John Ford | Staff Writer
As the 2012 Season dawns, many Chautauquans will recall that one year ago the grounds were buzzing with reports that the Institution had received almost $700,000 in state and federal grant money for a comprehensive storm water runoff management system to help protect Chautauqua Lake.
Indeed, Chautauqua staff had already prepared detailed engineering studies that helped to win the grant money. Last summer the Chautauqua Institution Board of Trustees developed and approved a comprehensive outline. The plan called for establishing a series of mini-wetlands on the golf-course side of Route 394 to absorb storm water before it could pull phosphorous and other pollutants into the lake.
Plans also envisioned small rock dams in the Ravine near the Boys’ and Girls’ Club to further manage runoff and beautify the entire area.
But it has not happened. Yet.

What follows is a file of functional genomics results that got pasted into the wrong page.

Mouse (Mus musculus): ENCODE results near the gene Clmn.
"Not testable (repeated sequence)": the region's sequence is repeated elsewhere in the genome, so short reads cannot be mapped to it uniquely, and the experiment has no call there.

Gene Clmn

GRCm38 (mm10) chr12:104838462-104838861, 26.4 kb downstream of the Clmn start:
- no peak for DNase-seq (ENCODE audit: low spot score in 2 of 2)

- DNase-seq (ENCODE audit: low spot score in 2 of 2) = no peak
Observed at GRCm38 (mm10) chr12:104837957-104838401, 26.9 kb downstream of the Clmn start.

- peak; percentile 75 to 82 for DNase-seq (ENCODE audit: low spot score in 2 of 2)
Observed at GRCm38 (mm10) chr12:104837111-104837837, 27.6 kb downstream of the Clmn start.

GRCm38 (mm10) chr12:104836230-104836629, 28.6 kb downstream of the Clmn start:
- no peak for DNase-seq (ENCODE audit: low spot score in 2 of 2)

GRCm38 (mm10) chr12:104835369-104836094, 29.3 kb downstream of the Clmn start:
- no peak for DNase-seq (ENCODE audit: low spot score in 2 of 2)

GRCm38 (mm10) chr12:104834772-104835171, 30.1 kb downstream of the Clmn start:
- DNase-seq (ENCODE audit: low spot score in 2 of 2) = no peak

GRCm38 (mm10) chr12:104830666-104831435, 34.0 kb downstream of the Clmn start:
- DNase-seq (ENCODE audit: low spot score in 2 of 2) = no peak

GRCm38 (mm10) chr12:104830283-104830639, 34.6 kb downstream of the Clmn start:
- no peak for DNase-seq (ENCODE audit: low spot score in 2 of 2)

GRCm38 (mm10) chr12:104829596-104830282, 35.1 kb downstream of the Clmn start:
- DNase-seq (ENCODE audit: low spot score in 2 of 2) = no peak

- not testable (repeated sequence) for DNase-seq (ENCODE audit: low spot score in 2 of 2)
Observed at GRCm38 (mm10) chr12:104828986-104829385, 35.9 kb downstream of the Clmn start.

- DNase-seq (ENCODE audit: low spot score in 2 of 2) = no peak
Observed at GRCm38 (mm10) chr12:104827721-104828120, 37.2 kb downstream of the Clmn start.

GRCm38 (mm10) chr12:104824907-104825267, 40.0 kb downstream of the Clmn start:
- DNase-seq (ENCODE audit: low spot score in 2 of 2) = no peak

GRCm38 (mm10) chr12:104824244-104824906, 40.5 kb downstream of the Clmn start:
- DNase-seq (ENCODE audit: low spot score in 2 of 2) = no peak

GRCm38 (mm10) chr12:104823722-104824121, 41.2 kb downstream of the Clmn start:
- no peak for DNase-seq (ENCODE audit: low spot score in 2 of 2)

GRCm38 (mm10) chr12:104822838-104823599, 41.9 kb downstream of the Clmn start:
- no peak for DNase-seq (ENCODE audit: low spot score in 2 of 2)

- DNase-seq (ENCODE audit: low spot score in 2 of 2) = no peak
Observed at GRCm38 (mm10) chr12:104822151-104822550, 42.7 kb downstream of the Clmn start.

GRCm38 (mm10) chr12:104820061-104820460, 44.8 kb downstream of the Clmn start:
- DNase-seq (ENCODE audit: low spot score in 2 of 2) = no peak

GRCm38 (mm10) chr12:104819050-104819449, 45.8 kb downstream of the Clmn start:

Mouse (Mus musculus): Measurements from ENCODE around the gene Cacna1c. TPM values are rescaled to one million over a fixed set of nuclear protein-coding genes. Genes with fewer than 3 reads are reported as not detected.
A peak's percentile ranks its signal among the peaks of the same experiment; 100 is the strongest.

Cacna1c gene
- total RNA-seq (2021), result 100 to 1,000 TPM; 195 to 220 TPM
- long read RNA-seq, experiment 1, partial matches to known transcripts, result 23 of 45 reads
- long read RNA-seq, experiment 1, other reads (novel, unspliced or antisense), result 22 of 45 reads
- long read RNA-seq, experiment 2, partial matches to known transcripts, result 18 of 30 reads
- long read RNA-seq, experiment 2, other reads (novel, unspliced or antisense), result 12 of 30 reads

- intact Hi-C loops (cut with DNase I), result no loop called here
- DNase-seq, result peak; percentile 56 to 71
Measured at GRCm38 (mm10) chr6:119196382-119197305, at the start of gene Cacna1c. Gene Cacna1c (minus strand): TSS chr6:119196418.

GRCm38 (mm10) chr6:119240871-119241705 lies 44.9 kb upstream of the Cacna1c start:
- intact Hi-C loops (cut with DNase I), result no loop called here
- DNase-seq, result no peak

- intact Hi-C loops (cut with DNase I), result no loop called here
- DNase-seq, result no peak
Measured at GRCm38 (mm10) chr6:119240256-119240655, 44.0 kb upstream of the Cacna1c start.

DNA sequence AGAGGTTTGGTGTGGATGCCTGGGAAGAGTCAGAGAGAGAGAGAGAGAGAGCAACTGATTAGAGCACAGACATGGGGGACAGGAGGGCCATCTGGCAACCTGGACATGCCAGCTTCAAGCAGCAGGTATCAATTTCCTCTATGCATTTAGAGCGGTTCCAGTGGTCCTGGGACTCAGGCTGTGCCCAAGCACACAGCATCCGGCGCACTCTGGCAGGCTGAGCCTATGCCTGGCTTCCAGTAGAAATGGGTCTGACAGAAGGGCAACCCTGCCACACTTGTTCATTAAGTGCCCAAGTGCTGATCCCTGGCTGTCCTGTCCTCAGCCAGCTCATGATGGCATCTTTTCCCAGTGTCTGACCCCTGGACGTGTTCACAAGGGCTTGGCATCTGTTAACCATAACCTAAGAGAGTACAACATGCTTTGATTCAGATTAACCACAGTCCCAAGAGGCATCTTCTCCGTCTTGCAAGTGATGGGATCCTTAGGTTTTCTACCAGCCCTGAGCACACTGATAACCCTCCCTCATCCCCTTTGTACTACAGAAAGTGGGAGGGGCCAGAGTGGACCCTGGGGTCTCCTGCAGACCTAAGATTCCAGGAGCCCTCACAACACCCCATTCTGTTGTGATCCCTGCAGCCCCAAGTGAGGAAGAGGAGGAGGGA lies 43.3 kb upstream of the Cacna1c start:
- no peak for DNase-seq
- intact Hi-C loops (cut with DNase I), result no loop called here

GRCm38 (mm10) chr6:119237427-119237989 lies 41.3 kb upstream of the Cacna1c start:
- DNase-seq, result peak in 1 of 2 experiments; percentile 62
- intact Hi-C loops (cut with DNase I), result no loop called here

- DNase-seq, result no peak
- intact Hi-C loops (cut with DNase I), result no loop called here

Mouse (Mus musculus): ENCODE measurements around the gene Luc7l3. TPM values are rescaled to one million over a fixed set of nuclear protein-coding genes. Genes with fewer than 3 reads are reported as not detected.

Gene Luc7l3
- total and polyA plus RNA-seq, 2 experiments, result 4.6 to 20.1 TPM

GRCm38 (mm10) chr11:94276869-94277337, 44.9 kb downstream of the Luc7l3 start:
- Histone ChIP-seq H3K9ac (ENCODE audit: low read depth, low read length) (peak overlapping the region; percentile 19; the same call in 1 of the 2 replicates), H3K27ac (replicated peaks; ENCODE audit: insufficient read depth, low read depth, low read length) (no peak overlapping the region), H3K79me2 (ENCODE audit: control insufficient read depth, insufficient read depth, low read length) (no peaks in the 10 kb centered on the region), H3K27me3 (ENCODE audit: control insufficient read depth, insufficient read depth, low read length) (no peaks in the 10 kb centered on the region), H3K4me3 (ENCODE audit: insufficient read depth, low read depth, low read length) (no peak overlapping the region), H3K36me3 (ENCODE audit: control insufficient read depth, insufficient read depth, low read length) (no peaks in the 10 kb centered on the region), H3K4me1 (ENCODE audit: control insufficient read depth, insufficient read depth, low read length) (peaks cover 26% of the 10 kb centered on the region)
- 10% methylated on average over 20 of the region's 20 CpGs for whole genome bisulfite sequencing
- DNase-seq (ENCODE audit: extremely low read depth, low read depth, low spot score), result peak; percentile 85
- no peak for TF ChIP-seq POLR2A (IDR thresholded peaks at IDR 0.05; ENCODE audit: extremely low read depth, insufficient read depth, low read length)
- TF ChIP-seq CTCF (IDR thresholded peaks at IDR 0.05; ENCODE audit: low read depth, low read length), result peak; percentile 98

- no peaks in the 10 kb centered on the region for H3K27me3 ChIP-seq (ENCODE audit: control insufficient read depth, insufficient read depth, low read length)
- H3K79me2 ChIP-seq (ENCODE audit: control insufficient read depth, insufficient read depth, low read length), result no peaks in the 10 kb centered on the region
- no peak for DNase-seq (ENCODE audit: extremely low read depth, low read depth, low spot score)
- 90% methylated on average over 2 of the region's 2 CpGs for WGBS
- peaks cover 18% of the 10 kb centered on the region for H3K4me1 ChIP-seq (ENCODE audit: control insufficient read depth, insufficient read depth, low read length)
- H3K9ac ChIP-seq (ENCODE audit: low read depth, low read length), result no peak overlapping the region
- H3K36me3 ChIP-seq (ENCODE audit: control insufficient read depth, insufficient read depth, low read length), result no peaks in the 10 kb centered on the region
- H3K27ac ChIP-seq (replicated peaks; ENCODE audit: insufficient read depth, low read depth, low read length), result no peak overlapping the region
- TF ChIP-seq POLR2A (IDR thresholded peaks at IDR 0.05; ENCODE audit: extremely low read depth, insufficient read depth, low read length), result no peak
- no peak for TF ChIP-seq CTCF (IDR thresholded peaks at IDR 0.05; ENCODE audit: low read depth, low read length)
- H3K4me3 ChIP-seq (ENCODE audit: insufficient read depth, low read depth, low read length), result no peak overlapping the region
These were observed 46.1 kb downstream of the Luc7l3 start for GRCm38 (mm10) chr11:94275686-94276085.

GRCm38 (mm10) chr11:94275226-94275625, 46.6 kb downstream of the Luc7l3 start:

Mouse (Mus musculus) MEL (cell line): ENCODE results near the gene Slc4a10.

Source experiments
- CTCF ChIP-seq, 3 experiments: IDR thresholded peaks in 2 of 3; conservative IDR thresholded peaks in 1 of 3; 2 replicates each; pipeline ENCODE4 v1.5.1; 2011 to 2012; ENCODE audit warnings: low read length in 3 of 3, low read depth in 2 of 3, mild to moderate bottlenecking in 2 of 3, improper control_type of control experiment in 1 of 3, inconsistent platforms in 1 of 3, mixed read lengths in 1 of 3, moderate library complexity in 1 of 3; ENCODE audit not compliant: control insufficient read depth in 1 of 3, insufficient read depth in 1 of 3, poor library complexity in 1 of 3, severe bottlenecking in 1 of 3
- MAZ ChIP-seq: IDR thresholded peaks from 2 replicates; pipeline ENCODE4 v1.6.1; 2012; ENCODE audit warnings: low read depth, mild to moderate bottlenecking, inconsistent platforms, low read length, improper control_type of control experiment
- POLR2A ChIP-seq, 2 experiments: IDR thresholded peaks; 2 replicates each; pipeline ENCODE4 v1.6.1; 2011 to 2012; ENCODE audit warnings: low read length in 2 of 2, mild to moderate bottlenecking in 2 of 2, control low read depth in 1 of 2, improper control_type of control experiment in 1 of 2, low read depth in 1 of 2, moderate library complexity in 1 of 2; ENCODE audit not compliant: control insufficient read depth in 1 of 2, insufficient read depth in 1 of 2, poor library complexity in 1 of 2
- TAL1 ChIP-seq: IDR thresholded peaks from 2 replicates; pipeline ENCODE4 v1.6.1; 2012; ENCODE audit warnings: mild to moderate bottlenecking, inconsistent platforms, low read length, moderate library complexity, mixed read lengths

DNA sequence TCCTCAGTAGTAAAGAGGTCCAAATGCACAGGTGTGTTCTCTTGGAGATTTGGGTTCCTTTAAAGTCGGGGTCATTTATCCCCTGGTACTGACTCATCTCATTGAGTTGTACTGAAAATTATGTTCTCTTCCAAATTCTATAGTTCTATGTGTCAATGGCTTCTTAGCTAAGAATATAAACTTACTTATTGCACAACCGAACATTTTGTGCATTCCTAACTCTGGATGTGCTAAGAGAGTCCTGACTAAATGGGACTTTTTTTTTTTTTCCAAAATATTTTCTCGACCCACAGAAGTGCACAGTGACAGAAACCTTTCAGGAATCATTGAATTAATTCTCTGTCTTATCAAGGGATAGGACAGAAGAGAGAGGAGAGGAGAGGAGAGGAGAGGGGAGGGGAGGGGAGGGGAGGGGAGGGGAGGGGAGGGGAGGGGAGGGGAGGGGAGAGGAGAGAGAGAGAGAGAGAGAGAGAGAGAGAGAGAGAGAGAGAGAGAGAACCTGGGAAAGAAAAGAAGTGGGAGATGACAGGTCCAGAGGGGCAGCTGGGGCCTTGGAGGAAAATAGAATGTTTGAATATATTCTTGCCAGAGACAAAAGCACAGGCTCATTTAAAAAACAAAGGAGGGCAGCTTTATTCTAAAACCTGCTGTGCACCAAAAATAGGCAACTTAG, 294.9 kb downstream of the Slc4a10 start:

“In the fall of 2011 we were close to finalizing contracts for much of the work we had planned for the 2011–12 off-season,” said Doug Conroe, Chautauqua’s director of operations. “Then we encountered the State Environmental Facilities Corporation.
“The EFC’s mandate covers historical artifacts,” he said. “Since our scope of work involved digging underground, and since we were spending government money, a targeted environmental review was required.”
Chautauqua’s designation as a national historic district and landmark meant the area would need a more lengthy review, so the Institution hired a state-approved cultural resource investigator to complete it.
“We expect this review to be wrapped up fairly soon, certainly during the 2012 Season,” Conroe said. “We’re expecting to get back to our projects after the season.”